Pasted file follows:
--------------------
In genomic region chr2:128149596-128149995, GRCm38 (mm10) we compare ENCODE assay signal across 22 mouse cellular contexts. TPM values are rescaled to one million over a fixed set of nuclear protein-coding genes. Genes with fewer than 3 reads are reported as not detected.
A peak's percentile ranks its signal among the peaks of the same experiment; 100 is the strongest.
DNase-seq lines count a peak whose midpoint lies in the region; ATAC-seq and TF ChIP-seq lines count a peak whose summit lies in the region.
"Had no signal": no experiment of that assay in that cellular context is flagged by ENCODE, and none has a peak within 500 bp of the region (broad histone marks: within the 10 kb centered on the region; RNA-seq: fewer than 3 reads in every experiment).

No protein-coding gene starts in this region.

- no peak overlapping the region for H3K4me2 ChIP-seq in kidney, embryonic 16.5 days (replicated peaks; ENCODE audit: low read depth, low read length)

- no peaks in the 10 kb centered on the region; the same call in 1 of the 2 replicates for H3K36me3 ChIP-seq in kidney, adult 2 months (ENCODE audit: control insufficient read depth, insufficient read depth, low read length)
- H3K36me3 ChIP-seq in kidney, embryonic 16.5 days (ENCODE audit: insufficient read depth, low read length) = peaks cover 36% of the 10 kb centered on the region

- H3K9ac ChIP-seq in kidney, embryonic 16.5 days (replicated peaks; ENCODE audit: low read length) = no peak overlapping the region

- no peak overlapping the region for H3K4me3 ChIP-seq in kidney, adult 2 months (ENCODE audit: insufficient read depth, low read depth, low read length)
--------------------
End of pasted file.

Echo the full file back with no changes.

In genomic region chr2:128149596-128149995, GRCm38 (mm10) we compare ENCODE assay signal across 22 mouse cellular contexts. TPM values are rescaled to one million over a fixed set of nuclear protein-coding genes. Genes with fewer than 3 reads are reported as not detected.
A peak's percentile ranks its signal among the peaks of the same experiment; 100 is the strongest.
DNase-seq lines count a peak whose midpoint lies in the region; ATAC-seq and TF ChIP-seq lines count a peak whose summit lies in the region.
"Had no signal": no experiment of that assay in that cellular context is flagged by ENCODE, and none has a peak within 500 bp of the region (broad histone marks: within the 10 kb centered on the region; RNA-seq: fewer than 3 reads in every experiment).

No protein-coding gene starts in this region.

- no peak overlapping the region for H3K4me2 ChIP-seq in kidney, embryonic 16.5 days (replicated peaks; ENCODE audit: low read depth, low read length)

- no peaks in the 10 kb centered on the region; the same call in 1 of the 2 replicates for H3K36me3 ChIP-seq in kidney, adult 2 months (ENCODE audit: control insufficient read depth, insufficient read depth, low read length)
- H3K36me3 ChIP-seq in kidney, embryonic 16.5 days (ENCODE audit: insufficient read depth, low read length) = peaks cover 36% of the 10 kb centered on the region

- H3K9ac ChIP-seq in kidney, embryonic 16.5 days (replicated peaks; ENCODE audit: low read length) = no peak overlapping the region

- no peak overlapping the region for H3K4me3 ChIP-seq in kidney, adult 2 months (ENCODE audit: insufficient read depth, low read depth, low read length)